by Hy Conrad
The Mission of Paulist Brothers had fallen on hard times. The age-old French institution still possessed its huge monastery and grounds in the Loire valley. But huge old monasteries cost a fortune to heat and the brothers’ primary source of income, Paulist Brothers’ Brandy, wasn’t selling as well as it once had. The only choice, it seemed, was to part with their prized possession, a wooden bust of St. Paul with carved marble eyes, a Leonardo da Vinci creation that the artist himself had presented to the order in 1505.
The abbot had made the decision, Rome had approved it, and on a warm spring evening, two limousines drive through the monastery’s gates, bringing two bidders who were prepared to pay a fortune to own the wooden statue.
Julietta Maxima was an imposing woman, still young and vibrant. Her late husband had amassed the world’s foremost private collection of Renaissance art and Julietta had followed in his footsteps, becoming almost maniacal in her need to own every available treasure of the period.
Renard Pujot was an entirely different animal. One of the art world’s most infamous figures, Renard had been suspected, but never accused, in dozens of cases of fraud and misrepresentation. Legend had it that he began his career as a skilled forger, filling museums and private galleries with numerous new masterpieces. But that was only an unsubstantiated rumor. Currently he made a profitable living as an art dealer. “I’m here representing an anonymous client,” he explained to Brother Damien, the grim faced administrator who emerged onto the driveway to greet them.
Brother Damien led his guests into the main hall. “I must be honest with you,” he warned. “I am greatly opposed to this transaction. Selling the da Vinci bust would be the gravest sacrilege. Most of the brothers agree.”
Neither bidder seemed at all moved by the monastery’s plight. “When do we get to inspect the piece?” Julietta demanded.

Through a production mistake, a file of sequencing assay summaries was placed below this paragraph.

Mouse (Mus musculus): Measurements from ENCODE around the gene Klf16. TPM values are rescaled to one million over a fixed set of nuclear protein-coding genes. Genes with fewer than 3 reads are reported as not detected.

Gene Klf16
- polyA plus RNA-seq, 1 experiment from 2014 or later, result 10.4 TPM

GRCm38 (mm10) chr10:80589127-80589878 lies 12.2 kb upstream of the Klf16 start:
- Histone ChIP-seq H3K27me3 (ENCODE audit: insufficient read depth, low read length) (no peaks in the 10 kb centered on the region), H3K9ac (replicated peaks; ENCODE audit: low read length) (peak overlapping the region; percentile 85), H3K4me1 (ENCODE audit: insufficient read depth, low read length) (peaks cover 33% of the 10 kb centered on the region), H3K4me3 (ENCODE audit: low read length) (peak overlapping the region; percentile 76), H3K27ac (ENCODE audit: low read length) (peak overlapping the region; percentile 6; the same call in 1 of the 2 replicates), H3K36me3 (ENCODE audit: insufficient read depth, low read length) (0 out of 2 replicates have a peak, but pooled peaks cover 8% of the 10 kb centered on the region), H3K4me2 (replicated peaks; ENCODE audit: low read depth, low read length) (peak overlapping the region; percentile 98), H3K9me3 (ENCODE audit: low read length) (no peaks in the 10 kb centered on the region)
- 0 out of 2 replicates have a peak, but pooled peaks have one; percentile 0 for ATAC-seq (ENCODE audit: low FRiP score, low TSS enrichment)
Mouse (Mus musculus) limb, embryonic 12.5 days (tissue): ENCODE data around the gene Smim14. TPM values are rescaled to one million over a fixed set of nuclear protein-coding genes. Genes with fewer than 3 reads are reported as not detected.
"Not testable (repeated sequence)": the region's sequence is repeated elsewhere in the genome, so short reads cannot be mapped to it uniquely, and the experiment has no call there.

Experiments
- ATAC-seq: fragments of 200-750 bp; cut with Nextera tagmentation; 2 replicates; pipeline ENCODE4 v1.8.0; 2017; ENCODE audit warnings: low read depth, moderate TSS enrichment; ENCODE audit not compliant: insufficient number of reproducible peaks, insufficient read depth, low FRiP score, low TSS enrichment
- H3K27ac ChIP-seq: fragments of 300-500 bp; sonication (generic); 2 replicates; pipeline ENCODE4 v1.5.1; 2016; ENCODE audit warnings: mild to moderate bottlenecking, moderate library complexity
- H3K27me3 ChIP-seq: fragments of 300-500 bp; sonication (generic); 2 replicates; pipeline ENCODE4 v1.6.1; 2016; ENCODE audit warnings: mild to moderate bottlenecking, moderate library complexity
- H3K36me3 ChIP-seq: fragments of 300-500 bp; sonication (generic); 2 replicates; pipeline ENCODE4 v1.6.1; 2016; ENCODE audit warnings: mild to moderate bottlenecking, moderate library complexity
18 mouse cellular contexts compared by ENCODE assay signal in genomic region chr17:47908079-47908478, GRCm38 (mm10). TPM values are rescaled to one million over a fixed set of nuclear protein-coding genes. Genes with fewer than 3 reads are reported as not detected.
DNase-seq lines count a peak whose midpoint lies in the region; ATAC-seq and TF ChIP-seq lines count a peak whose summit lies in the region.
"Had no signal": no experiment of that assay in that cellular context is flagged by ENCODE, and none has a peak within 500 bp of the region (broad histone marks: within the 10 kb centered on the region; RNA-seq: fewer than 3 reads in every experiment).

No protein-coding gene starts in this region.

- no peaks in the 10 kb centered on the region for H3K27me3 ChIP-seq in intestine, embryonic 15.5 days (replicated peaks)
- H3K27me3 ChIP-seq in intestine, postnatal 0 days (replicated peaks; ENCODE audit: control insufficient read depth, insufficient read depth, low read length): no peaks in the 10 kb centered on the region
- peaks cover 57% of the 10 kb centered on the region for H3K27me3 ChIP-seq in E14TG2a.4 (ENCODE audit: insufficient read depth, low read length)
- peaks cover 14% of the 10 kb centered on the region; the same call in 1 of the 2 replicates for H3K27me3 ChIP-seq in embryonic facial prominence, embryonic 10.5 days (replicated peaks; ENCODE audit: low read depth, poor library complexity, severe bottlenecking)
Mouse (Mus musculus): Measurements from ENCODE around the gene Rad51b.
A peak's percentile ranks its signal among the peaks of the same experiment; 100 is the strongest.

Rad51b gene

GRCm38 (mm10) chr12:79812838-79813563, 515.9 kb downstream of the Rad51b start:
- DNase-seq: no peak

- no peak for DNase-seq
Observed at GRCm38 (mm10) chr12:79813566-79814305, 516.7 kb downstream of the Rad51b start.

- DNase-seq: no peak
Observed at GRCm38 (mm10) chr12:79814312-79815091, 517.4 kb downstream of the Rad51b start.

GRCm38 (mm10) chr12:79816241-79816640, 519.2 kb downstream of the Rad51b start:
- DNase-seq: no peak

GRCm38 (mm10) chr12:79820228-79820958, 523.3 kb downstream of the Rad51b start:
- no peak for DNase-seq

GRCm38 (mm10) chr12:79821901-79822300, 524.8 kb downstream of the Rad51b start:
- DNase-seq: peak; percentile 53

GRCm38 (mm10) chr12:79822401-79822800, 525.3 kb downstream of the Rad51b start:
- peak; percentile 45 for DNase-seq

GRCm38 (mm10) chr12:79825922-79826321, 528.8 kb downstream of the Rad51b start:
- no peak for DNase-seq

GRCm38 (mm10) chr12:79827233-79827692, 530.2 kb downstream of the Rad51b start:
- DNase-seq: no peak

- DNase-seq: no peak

That night the abbot served up an extravagant dinner. Afterwards, as the guests sipped the best Paulist Brothers’ Brandy, Brother Damien led them into the library. The elegantly painted bust sat in a place of honor directly beside the massive bible, a gift from the current pope. St. Paul had survived the centuries remarkably well and both experts inspected the work with the reverence it deserved.
“Several other bidders will be arriving tomorrow morning,” Damien told them. “Now, if you’ll excuse me, I must join the brothers for vespers. I trust you’re all settled into your rooms and have everything you need.”
The two bidders sat up until midnight, talking about art and watching the fire burn down to glowing embers. They left the library together and retired to their rooms on the second floor.
As was his habit, the abbot rose before dawn and entered the library for a few moments of private prayer. The first thing he sensed was the warmth of the crackling fire. Then his eyes fell on the missing bible and a second later the pedestal where the da Vinci had rested for hundreds of years. It was empty. Immediately, he raised the alarm.
The provincial gendarmes were shocked by the monastery’s lack of security. “We lock the gates at night,” the abbot explained. “But not the monastery itself. And we have one surveillance camera. It’s mounted in the main hall doors.”
The surveillance video showed a lone figure crossing the threshold and leaving the building. The figure was dressed in a monk’s robe, the hood raised, and was carrying a large, heavy sack. The video was time-stamped at 3:10 a.m.
The lock on the gate had been undisturbed. The police made a circuit of the property and found only one trace of the theft. A bag similar to the bag seen in the video was found lodged in the branches of a tree just outside the fifteen foot high stone wall. “The thief must have had an outside accomplice,” the police theorized. “He threw it over the wall and the bag got caught in a tree.” The abbot blanched at the thought of the bust being thrown over a wall.
“Abbot!” The brothers had fanned out across the grounds to make one desperate search. One of them returned now, a little confused and excited. “Abbot. We didn’t find any trace of the bust, but we did find the Pope’s bible. It was at the bottom of the dry well by the vineyard wall.”
“Vineyard wall?” The abbot scratched his head. “That’s not far from where the police found the sack. Why in heaven would someone take both the bust and the bible and then drop the bible down a well?”
The gendarmes responded by scratching their own heads.